Note to self #1

I’m not much of a good reader. I’m slow and if the sentences are too complicated, I get lost easily. There are books I have at home that start out great in my head and are left to sit in the cold now because I got bored 30% into the book.

But I often crave to learn more and books are a great way to do so. So I’ve learnt that I am most inspired by personal stories and biographies by people who truly changed the world (not by people who write books for their ego).

I’m only 20% into the book by Blake Mycoskie, the creator of Toms and I’ve found that the things I’ve had on my mind for awhile are not weird. After reading 59 pages, I’ve discovered the following things about myself:

  • I will, in the future, definitely create a brand that goes beyond fashion. Fashion is beautiful but clothes and designs are superficial unless you attach a meaning to them. Design, to me, is made for a greater purpose of giving back to society while being a profitable enterprise.
  • I can be naive to say that I hate it when people are selfish. Our modern lives revolve around what we do daily, instead of how we have changed other people too. We take selfies, record and collect memories and tell ourselves that we only have one life, so live it to the fullest (for yourself). We start to act out of our own interest (survival of the fittest) instead of realising how blessed we are when our lives are put in perspective against others. I believe in team work and working together for the same cause for the greater good. What benefit is there when you step on other people to get ahead, when you can join forces to achieve more?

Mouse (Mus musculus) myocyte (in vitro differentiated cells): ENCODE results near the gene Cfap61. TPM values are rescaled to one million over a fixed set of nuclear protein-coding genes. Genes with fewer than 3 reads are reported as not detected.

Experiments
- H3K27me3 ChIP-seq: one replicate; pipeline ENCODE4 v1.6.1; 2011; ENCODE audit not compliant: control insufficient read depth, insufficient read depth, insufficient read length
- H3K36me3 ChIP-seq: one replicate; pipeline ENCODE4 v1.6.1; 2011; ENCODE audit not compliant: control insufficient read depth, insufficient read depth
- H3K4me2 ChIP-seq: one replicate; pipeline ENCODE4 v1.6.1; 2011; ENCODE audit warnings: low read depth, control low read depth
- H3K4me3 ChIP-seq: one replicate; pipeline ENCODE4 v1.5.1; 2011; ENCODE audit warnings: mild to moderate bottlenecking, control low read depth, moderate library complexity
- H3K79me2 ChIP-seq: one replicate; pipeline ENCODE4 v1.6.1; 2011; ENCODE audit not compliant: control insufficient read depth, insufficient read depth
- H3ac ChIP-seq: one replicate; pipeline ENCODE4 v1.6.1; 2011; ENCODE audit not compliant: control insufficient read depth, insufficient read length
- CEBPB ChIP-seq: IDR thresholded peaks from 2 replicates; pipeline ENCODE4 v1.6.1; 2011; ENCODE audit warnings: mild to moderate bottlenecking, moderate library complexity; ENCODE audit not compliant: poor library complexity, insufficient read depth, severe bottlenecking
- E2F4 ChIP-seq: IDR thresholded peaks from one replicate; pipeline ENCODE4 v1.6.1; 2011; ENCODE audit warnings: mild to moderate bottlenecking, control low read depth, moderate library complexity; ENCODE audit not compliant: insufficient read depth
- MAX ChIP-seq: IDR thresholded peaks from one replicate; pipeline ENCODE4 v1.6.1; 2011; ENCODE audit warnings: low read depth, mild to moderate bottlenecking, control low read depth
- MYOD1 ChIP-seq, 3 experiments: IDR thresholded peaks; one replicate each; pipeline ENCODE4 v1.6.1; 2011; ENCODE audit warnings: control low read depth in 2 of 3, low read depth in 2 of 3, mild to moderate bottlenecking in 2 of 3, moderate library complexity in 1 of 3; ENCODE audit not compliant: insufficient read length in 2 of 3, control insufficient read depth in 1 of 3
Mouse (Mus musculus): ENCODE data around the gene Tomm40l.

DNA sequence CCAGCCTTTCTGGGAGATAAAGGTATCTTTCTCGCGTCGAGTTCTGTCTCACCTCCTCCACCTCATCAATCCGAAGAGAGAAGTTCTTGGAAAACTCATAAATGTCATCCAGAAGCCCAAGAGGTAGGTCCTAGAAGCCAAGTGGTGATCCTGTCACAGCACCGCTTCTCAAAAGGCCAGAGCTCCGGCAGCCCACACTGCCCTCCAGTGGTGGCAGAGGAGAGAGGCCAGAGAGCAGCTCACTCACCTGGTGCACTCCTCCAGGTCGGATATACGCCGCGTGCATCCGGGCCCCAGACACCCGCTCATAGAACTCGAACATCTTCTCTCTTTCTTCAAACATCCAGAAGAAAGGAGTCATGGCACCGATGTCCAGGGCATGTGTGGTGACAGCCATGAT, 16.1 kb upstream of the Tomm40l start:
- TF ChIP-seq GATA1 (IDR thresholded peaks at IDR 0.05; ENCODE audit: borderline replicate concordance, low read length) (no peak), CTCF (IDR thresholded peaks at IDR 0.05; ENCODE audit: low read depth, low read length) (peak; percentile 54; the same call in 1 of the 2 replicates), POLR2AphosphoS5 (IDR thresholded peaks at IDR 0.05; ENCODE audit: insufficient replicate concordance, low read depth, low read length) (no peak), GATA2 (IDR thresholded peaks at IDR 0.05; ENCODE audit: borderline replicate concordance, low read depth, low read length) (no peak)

• Ideas are precious but execution matters more. I used to think that the first mover advantage is important, because you don’t want to come off as being a copycat. But an idea can be executed very differently from person to person. If your execution is terrible, your idea won’t fly anymore. And this reminds me not to be protective of my ideas. Back home in Singapore, I get the sense of protectiveness over something because I don’t want someone else to steal the idea. But if you don’t discuss it, the idea will never grow into something better or you won’t know if you should kill it. And that’s perhaps why we aren’t gaining big steps as a creative society but are copying a lot, when business models prove to be successful.

Let’s see what else I learn from this book!

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